We hauled SV Take Me There this past week at Herrington Harbour North on the Chesapeake Bay. BOAT clearly stands for “break out another THOUSAND!” We came into this maintenance period with a significant budget to deal with these investments. It goes QUICK!…the money that is!
The wish list of work included:
- Through-hull service and replacement (15 of them)
- Hull cleaning, gel-coat repair (gouges), compounding, wax
- Engine exhaust riser replacement
- Prop, shaft and rudder post service and bearing/packing replacement
- Bottom job (Petit Hydro-coat)
- Bow thruster service (Vetus)
- Lap-fit spare prop (and key)
- Replace alternator (main engine)
The “excitement” is clearly the “opportunity” to get these things done. The disappointments (as one should expect as a cruiser) are those “bad news” discoveries that make your heart sink as you dream of nothing but hemorrhaging money!
We had a hull profile done (since our 40 year old solid fiberglass hull stays in the water year round – only coming out for cyclic maintenance). I will describe the “profile” procedure in a separate post in our maintenance section of the blog – but the purpose of the “profile” (test) is to assess the condition of the hull from 3 perspectives: (1) Moisture content (via conductivity) of the hull material, (2) Structural health of the glass and (3) Health of the bond between material layers (gel, cloth, matte). What we found was disappointing but expected of a 40 year old (original) hull – we have moisture at levels that indicate a double-laminate hull job will be in the 2-5 year future of the vessel. Good news is that this Gulfstar M53 hull is built like a tank and she is safe and structurally sound. Bad news is that we will need to peel and laminate the hull in the near future (around $30K). Much like a roof on a house – we are getting close to needing to replace it – fortunately we now know (at least) that the “shingles” have exceeded their effective life but are in surprisingly good shape (original gel on the hull).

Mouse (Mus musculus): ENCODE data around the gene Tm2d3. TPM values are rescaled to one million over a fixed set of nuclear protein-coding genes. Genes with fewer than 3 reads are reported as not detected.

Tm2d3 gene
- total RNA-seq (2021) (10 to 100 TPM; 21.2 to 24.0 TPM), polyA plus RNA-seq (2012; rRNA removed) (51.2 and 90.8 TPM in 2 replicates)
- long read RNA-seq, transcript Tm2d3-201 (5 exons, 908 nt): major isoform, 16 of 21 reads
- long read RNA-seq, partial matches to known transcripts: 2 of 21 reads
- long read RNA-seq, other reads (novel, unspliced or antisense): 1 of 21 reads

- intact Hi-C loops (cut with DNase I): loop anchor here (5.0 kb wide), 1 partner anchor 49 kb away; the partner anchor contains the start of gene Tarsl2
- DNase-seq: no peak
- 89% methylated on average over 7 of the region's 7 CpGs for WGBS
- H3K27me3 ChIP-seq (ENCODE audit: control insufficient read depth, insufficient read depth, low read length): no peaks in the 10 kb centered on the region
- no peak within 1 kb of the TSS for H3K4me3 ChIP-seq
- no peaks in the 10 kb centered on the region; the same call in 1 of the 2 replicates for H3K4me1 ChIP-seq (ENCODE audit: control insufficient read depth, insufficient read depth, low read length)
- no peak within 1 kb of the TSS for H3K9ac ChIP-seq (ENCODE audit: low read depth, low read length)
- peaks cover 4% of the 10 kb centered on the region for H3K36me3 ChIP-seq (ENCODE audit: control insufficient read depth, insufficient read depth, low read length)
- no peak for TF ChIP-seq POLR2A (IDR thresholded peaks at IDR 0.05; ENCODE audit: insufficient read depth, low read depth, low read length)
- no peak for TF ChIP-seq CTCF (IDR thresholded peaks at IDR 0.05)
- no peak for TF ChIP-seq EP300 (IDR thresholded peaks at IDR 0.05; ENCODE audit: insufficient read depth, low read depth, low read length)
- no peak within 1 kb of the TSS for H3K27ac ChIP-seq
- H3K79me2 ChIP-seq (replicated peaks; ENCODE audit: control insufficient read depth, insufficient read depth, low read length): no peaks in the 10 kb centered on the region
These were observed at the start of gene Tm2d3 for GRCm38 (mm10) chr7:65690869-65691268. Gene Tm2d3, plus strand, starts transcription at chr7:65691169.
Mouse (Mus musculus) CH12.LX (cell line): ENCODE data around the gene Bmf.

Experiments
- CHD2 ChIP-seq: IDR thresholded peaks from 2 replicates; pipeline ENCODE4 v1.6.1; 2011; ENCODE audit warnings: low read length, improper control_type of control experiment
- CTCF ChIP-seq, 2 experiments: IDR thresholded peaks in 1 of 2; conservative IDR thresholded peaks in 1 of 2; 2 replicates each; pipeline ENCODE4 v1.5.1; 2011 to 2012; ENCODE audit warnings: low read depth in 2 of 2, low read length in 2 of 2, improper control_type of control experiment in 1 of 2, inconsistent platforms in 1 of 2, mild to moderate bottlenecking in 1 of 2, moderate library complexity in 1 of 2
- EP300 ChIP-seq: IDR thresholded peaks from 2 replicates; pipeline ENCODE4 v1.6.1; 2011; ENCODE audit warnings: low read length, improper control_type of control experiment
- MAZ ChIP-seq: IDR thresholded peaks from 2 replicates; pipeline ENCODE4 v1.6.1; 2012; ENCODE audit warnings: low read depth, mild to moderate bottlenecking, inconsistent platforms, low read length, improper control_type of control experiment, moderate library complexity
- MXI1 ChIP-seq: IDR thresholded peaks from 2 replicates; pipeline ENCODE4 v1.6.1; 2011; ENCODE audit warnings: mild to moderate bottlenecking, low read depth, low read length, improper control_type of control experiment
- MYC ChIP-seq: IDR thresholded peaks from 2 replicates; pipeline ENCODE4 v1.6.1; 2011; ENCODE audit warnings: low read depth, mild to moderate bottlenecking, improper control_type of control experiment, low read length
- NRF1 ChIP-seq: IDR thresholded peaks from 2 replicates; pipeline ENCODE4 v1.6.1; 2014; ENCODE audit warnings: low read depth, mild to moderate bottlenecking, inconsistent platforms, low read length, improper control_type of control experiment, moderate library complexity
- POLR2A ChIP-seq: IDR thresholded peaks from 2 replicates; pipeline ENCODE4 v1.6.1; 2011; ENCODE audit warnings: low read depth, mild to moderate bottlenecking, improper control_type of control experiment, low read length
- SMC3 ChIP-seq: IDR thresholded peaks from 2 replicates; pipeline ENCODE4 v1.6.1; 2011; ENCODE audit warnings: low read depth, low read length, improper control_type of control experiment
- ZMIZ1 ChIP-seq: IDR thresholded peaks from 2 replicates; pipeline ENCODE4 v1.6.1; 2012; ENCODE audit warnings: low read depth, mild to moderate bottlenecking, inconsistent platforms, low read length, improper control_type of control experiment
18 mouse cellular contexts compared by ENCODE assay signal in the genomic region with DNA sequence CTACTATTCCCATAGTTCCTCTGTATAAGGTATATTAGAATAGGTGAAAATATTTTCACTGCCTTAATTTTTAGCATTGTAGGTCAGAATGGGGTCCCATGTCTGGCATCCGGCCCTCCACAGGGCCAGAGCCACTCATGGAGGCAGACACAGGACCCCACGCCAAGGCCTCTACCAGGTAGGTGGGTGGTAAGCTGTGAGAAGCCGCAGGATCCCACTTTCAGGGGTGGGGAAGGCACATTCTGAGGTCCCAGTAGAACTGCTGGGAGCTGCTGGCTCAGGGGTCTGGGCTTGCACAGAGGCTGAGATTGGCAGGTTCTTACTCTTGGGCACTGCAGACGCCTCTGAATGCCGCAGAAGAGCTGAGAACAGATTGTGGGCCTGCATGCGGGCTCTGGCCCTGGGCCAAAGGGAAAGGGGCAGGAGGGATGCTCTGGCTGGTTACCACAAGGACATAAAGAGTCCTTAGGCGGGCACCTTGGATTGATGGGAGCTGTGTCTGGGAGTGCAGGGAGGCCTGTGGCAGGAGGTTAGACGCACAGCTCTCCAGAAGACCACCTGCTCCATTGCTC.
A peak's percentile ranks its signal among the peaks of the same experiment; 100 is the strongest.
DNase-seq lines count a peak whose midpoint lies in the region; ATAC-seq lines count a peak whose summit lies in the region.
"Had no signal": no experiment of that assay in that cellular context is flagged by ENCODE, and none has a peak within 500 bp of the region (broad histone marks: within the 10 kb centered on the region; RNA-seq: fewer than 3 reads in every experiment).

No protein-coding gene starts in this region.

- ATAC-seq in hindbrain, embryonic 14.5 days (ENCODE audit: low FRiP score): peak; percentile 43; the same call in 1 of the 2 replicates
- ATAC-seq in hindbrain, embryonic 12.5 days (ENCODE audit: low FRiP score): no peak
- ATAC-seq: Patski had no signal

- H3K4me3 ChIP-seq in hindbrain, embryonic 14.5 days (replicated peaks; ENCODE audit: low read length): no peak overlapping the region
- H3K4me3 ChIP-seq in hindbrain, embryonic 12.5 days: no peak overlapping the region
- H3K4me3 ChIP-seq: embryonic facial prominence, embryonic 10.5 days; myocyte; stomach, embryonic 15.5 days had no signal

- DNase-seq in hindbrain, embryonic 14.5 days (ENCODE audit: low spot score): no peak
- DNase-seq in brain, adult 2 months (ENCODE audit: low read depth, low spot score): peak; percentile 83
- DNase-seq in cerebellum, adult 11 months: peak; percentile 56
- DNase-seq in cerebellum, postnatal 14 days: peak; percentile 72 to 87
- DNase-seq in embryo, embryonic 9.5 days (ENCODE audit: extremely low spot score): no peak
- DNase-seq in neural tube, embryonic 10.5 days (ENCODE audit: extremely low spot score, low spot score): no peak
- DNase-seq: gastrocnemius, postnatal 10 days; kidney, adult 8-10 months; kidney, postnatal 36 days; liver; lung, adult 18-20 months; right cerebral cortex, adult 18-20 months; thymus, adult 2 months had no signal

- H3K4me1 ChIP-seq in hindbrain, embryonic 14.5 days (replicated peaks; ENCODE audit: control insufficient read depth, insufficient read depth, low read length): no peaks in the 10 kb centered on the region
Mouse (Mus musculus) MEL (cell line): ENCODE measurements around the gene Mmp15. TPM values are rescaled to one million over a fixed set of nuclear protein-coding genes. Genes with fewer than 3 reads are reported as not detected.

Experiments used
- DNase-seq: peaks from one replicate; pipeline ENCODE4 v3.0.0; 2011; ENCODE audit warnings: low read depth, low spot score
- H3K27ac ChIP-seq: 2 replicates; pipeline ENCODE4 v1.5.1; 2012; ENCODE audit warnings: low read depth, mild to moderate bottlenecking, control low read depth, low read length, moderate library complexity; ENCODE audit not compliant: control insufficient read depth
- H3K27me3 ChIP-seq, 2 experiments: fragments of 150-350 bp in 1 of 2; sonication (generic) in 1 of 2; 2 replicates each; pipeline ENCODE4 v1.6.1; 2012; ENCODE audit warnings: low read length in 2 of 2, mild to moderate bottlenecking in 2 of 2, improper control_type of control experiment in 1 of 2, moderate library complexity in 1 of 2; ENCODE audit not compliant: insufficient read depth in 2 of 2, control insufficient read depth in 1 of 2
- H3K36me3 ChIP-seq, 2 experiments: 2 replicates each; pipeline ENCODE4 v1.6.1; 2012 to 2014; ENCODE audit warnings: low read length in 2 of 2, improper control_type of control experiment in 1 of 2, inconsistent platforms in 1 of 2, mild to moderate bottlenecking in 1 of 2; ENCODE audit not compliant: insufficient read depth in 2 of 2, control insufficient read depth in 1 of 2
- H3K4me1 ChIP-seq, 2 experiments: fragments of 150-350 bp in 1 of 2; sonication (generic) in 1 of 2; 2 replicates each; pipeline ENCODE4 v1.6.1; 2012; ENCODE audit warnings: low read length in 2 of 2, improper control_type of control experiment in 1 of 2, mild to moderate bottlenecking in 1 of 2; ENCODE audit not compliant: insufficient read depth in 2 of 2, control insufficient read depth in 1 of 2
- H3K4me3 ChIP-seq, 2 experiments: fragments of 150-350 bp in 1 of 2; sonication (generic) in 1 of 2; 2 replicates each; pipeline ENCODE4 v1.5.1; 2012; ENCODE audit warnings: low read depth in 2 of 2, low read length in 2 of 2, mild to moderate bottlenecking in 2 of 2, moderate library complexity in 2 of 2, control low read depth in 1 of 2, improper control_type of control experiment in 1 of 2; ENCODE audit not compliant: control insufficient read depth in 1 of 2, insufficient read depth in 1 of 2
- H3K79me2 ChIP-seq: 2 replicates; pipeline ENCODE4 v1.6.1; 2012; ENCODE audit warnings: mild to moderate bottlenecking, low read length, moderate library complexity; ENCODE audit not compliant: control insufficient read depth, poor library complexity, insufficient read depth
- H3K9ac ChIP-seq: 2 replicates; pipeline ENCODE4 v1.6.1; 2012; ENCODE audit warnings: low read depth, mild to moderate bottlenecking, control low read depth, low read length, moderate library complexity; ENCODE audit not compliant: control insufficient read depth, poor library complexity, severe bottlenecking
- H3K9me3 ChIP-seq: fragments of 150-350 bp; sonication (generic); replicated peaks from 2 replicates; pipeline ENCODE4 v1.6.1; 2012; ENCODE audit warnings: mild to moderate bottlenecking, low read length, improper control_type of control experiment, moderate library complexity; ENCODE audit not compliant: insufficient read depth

We decided to for-go peeling the bottom this season (repaint only) and shop around for estimates over the next year or two as we cruise to areas with lower standards of living (cheaper labor). The decision to bottom paint and re-splash was based on two things…time available to conduct repairs (by both us and a respectable tradesman who can do this heavy/expensive work) and safety/value of the boat.
The boat is safe and the hull is solid…no doubt about it! A few pin-hole blisters revealed some resin degradation where water penetrated the gel to the glass but nothing anywhere close to a “pox” condition. The boat is valuable to us and we are comfortable that it will serve our cruising needs. We saw (in 1 of 4 test areas) some indication of the start of de-lamination but the test found good glass at 220 mils (deep – but our hull is nearly 1 inch thick below the waterline).
So – we are on schedule to make the above listed repairs and slip back into the water to resume cruising in mid June. Meanwhile, we will explore Italy until re-splash.